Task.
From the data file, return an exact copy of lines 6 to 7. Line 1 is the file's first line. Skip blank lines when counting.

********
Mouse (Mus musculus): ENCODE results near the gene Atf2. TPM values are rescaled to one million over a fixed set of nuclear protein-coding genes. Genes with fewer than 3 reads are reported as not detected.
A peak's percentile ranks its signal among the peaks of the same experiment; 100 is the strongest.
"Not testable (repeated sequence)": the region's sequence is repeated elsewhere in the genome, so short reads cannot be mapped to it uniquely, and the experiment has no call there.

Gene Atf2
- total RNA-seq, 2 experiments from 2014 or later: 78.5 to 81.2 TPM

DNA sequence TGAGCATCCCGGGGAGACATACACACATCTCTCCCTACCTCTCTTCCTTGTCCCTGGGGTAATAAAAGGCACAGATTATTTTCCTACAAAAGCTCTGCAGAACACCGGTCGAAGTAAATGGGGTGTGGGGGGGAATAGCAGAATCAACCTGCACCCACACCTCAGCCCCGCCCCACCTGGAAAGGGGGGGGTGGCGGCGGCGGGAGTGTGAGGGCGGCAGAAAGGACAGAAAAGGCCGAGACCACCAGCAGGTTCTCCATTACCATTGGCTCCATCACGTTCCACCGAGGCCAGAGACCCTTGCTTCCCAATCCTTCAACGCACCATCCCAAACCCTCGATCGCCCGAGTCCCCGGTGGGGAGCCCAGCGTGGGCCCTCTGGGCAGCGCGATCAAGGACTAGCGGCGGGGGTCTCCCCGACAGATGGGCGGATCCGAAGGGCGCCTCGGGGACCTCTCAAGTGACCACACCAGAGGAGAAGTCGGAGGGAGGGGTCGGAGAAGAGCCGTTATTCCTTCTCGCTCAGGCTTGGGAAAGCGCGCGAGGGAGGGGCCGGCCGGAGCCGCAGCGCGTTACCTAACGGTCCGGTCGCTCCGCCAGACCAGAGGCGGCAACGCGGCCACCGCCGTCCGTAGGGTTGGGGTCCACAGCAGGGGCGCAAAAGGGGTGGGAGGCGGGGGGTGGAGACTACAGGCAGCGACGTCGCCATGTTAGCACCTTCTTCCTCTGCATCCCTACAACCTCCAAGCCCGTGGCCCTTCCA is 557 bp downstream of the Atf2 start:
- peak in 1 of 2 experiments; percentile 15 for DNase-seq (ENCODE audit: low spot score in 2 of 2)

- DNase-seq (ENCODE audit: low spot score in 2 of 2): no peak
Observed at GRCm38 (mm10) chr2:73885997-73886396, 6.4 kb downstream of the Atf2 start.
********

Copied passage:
DNA sequence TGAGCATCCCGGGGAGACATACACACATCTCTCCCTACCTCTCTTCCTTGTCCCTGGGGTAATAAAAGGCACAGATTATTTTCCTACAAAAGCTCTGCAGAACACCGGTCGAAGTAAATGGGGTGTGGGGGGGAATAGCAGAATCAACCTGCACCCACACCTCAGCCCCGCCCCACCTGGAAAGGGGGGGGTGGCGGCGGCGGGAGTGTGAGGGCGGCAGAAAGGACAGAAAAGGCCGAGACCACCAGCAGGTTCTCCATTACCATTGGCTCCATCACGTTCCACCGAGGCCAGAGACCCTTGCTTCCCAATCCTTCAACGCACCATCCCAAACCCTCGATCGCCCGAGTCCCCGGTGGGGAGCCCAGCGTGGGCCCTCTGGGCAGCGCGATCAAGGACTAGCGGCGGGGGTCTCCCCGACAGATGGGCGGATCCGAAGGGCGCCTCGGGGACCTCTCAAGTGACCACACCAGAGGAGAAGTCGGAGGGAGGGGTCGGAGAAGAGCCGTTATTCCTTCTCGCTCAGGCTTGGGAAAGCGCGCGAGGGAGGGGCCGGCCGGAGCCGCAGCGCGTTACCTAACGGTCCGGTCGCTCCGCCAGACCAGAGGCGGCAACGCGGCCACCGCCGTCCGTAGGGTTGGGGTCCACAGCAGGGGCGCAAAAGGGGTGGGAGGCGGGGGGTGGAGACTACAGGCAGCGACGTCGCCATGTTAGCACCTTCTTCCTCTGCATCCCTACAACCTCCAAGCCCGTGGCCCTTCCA is 557 bp downstream of the Atf2 start:
- peak in 1 of 2 experiments; percentile 15 for DNase-seq (ENCODE audit: low spot score in 2 of 2)